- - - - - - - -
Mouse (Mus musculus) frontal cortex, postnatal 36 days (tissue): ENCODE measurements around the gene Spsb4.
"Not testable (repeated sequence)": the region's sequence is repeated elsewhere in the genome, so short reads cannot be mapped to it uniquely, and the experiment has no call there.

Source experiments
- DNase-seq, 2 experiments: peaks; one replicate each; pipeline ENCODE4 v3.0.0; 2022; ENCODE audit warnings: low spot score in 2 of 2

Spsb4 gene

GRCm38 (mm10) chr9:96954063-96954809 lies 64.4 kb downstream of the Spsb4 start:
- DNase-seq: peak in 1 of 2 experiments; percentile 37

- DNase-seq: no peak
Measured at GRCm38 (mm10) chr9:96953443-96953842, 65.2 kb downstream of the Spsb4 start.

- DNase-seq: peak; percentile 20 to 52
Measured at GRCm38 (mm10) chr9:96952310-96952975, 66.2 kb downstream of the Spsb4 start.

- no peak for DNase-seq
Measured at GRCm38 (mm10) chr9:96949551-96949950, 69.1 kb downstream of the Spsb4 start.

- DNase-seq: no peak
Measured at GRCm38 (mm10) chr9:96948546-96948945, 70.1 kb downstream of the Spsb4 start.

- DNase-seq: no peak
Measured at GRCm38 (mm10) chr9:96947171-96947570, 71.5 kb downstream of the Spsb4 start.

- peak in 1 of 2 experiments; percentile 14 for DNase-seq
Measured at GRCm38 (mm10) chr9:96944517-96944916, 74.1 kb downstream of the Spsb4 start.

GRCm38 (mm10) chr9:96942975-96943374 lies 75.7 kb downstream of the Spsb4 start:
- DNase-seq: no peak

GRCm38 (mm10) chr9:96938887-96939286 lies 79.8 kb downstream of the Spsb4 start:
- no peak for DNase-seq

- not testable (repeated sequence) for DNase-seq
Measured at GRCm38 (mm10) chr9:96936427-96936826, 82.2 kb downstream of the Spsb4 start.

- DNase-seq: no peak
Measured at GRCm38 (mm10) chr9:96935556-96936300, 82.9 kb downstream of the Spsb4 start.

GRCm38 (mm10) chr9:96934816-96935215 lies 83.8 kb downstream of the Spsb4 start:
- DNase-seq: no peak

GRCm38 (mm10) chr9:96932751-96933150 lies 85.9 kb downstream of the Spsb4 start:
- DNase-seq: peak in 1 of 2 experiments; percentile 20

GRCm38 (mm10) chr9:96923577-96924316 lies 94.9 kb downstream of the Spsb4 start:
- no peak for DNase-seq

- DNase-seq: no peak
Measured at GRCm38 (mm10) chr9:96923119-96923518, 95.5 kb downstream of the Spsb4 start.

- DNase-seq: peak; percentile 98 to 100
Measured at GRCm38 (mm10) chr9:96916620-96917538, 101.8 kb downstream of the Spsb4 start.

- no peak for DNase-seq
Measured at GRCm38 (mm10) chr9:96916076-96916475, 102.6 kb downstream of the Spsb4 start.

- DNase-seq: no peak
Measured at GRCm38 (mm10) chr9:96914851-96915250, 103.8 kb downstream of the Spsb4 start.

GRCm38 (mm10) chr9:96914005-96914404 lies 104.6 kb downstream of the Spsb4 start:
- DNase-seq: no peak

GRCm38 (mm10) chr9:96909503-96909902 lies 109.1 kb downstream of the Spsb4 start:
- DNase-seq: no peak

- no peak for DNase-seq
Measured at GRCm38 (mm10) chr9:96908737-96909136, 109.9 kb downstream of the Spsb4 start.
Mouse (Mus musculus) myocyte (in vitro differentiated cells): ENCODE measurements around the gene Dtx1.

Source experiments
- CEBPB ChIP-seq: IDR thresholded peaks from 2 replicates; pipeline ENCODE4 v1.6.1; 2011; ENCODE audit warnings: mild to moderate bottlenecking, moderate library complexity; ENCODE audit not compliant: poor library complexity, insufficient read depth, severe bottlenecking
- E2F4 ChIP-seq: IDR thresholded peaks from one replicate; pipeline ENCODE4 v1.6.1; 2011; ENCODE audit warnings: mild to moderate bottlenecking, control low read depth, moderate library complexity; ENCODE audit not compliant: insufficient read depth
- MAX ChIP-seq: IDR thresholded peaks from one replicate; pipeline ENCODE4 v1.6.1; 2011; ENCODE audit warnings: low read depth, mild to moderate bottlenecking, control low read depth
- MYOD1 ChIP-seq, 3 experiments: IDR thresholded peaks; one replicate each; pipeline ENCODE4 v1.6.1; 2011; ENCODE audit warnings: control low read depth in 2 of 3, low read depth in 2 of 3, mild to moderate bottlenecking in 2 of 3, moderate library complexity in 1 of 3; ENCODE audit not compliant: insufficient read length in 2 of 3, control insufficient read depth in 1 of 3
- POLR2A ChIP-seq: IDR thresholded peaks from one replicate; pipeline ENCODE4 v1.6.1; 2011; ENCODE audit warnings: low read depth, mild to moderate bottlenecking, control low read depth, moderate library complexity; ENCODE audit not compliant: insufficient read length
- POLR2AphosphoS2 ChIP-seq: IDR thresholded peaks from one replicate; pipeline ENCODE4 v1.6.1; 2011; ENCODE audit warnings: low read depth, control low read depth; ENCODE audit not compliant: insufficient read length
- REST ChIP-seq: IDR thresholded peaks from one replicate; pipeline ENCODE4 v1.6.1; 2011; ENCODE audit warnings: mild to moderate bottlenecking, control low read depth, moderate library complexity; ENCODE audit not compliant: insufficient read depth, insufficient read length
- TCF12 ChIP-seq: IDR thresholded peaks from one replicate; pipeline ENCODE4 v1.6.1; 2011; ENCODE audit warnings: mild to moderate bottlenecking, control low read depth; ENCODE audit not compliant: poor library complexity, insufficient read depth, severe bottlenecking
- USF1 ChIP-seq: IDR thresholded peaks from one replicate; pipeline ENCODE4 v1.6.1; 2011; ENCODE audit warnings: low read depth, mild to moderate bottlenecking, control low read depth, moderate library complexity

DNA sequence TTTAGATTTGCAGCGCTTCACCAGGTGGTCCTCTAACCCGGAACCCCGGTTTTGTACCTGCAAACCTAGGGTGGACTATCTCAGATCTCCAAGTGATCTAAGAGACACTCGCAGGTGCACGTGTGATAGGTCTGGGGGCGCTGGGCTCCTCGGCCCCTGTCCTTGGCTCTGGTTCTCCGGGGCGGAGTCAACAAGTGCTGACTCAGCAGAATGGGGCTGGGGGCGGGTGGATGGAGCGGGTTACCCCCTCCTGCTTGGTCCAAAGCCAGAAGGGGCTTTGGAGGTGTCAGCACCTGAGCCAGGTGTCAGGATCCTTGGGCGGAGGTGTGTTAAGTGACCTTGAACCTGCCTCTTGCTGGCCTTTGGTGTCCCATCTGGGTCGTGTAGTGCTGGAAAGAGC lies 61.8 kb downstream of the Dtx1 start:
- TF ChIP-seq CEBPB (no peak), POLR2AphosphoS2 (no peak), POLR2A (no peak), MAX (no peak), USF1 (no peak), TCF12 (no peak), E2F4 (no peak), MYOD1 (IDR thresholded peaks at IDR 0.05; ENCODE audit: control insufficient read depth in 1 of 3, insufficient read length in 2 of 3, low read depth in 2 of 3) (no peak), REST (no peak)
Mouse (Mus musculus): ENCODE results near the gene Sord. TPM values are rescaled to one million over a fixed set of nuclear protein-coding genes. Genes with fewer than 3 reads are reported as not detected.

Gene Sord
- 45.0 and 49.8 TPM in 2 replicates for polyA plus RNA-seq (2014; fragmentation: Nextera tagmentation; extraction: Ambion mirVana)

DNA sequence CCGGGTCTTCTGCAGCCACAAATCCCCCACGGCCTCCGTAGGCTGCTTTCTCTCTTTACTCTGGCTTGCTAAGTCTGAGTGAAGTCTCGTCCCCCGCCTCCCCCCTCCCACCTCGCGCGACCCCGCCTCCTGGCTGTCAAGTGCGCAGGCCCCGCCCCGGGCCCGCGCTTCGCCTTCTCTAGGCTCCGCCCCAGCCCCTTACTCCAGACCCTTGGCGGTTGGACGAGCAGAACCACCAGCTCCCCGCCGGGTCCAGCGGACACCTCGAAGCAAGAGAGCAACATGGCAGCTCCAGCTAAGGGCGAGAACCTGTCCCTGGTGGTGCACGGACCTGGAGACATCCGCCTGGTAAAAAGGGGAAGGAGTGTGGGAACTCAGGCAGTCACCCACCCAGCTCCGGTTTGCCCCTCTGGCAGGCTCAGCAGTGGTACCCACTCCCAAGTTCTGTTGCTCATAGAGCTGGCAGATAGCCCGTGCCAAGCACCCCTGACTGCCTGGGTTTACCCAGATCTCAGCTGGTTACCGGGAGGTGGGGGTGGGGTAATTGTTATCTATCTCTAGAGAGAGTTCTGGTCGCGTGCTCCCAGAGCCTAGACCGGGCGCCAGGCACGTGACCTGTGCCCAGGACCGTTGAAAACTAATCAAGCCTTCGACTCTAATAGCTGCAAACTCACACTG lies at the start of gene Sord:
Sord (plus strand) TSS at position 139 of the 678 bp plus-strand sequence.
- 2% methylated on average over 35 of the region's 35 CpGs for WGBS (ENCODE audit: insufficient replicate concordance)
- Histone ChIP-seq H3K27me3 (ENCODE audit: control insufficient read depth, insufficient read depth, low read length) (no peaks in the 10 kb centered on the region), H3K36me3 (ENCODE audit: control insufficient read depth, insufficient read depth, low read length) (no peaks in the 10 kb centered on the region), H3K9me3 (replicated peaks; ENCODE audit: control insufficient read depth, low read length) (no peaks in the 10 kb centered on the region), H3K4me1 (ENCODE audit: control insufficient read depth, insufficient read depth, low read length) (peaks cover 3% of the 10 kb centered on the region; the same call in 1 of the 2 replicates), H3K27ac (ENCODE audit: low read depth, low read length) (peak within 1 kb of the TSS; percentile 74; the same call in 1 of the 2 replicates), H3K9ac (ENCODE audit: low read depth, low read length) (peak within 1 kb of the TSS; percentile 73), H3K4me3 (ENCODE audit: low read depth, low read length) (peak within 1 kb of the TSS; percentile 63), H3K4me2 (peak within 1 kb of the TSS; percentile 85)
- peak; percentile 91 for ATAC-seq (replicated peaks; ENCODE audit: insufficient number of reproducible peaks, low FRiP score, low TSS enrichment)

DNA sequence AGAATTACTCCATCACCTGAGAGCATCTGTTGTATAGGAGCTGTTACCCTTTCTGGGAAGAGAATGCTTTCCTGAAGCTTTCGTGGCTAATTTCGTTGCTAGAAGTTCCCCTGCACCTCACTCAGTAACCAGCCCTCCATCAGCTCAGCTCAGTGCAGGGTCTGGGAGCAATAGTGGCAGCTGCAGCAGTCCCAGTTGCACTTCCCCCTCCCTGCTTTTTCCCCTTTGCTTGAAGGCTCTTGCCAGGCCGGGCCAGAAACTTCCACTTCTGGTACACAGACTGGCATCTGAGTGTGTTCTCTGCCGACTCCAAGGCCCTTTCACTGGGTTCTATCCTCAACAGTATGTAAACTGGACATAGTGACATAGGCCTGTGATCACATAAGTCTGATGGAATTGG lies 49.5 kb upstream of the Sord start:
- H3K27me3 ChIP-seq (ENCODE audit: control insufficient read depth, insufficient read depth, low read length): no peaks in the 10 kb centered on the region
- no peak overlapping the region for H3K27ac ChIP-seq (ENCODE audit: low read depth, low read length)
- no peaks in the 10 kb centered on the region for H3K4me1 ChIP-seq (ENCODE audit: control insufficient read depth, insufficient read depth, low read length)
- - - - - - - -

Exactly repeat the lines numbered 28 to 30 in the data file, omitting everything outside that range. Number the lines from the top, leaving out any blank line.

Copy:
GRCm38 (mm10) chr9:96934816-96935215 lies 83.8 kb downstream of the Spsb4 start:
- DNase-seq: no peak

GRCm38 (mm10) chr9:96932751-96933150 lies 85.9 kb downstream of the Spsb4 start: